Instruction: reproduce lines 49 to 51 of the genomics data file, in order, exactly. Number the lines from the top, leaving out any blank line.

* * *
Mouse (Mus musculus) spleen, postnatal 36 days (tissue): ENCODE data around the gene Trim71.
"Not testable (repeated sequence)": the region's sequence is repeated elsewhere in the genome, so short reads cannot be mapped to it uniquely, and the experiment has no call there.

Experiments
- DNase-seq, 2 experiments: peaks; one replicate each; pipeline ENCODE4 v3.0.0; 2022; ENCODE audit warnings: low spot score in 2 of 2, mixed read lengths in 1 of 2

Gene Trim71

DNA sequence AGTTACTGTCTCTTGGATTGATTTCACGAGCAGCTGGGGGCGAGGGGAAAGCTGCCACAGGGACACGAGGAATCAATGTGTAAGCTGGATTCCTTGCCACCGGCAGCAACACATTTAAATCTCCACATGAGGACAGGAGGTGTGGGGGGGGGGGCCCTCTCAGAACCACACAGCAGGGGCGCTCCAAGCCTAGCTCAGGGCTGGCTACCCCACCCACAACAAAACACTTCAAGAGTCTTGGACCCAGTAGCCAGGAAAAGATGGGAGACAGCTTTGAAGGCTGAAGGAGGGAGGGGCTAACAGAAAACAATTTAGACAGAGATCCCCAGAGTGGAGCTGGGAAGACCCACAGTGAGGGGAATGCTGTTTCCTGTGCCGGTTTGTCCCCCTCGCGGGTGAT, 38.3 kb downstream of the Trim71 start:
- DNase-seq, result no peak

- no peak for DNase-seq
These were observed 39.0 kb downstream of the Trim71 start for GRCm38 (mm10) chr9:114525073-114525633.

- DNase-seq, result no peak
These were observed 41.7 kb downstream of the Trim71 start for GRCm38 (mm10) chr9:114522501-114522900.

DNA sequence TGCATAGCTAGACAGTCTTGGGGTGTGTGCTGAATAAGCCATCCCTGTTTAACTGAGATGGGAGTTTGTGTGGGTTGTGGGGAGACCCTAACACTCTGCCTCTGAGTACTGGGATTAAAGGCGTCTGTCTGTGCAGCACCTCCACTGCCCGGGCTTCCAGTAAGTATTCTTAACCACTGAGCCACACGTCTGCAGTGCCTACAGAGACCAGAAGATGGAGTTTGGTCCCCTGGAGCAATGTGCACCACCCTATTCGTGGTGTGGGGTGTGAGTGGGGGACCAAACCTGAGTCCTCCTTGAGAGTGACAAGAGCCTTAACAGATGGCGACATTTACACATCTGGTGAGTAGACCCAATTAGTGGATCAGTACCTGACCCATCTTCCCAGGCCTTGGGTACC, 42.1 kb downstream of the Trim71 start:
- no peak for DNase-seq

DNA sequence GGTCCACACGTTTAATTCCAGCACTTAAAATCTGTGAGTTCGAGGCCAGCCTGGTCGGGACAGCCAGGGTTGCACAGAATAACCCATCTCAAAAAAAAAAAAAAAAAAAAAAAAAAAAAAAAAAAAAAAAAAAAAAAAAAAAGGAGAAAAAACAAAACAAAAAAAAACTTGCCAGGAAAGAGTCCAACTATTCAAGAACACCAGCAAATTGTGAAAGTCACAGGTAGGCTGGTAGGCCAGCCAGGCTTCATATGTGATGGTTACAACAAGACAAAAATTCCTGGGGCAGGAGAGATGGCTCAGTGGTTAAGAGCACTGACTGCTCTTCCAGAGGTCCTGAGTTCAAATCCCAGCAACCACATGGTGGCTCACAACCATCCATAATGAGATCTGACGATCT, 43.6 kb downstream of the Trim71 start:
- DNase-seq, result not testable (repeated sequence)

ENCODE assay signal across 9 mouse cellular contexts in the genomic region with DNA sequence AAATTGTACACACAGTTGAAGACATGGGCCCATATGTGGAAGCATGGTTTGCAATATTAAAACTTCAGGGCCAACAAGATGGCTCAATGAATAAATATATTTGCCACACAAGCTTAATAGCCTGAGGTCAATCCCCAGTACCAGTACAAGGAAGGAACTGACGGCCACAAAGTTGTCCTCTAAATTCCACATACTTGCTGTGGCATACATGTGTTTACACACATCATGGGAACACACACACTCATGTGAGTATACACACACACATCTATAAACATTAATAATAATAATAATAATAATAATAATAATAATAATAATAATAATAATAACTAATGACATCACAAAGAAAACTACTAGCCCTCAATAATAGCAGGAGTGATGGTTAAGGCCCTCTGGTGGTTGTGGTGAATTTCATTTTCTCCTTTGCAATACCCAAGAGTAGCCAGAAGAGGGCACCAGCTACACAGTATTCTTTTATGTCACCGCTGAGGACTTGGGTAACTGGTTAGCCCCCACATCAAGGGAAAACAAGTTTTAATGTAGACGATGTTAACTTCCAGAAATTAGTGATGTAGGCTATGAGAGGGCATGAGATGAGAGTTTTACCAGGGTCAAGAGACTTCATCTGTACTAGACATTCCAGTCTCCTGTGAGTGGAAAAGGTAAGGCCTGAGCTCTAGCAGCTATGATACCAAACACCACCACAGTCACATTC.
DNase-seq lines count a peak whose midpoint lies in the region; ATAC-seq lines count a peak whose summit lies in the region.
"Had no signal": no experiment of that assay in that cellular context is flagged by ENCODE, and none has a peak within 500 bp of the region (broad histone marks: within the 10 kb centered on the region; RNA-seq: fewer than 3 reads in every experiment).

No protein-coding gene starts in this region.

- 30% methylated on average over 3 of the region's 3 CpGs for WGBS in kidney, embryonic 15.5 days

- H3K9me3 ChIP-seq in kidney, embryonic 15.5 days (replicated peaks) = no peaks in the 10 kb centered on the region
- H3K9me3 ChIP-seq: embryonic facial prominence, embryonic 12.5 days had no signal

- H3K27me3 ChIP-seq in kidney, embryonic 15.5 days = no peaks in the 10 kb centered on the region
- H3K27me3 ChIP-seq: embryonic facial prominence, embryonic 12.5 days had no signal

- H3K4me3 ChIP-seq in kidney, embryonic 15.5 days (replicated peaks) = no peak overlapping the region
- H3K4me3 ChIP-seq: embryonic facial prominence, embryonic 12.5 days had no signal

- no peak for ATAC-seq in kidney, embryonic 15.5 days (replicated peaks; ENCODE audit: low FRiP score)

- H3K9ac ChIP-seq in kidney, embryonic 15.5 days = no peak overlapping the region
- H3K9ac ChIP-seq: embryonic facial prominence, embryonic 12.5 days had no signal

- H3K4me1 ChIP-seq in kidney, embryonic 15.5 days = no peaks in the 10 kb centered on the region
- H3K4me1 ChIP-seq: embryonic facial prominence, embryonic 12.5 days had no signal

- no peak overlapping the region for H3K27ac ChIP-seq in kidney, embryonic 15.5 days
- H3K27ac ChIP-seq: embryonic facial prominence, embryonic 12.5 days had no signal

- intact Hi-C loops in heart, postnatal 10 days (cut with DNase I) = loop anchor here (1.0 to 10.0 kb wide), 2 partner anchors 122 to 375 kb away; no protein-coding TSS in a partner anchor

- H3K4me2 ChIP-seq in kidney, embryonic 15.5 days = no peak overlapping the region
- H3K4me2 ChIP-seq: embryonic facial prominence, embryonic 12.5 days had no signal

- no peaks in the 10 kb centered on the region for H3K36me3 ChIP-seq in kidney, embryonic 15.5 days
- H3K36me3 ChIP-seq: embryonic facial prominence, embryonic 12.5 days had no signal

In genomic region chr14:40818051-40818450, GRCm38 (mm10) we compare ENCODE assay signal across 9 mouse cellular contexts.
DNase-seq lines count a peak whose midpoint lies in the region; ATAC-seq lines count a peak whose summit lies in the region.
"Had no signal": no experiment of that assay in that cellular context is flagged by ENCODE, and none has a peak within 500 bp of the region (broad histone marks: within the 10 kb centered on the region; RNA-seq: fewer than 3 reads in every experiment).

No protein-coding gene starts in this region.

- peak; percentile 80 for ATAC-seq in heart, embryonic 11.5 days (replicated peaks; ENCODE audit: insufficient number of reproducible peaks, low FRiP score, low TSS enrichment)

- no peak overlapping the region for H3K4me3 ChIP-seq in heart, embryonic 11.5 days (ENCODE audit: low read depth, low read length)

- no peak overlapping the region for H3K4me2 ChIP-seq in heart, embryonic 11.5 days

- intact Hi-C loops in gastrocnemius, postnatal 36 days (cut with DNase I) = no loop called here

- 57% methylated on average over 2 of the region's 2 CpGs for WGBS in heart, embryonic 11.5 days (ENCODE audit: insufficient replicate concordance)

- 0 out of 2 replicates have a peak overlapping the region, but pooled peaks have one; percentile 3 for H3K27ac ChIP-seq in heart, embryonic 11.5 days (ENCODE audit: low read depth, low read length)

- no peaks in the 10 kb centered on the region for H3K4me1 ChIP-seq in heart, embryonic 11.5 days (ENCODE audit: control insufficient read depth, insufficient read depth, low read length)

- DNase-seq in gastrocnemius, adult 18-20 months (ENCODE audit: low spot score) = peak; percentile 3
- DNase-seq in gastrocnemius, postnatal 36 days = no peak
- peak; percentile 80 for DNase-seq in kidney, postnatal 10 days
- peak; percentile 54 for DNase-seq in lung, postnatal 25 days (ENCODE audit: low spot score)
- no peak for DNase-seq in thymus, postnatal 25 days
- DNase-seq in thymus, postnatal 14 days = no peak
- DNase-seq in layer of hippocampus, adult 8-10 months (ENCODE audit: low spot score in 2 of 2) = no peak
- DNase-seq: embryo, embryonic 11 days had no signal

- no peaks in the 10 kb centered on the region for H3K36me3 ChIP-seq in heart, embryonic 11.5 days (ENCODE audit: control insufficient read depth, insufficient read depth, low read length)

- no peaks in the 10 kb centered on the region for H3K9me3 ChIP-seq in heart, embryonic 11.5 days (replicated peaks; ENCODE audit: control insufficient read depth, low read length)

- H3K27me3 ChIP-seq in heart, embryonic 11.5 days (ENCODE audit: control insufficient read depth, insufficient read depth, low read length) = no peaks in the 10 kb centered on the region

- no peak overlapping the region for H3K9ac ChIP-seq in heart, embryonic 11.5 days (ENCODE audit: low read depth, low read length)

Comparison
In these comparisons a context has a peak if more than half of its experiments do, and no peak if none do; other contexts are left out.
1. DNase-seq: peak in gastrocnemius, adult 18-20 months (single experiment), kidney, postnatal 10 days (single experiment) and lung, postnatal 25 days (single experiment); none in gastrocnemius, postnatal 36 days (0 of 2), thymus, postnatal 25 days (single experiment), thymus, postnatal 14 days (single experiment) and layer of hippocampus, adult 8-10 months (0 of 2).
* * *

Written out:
- no peaks in the 10 kb centered on the region for H3K4me1 ChIP-seq in heart, embryonic 11.5 days (ENCODE audit: control insufficient read depth, insufficient read depth, low read length)

- DNase-seq in gastrocnemius, adult 18-20 months (ENCODE audit: low spot score) = peak; percentile 3
- DNase-seq in gastrocnemius, postnatal 36 days = no peak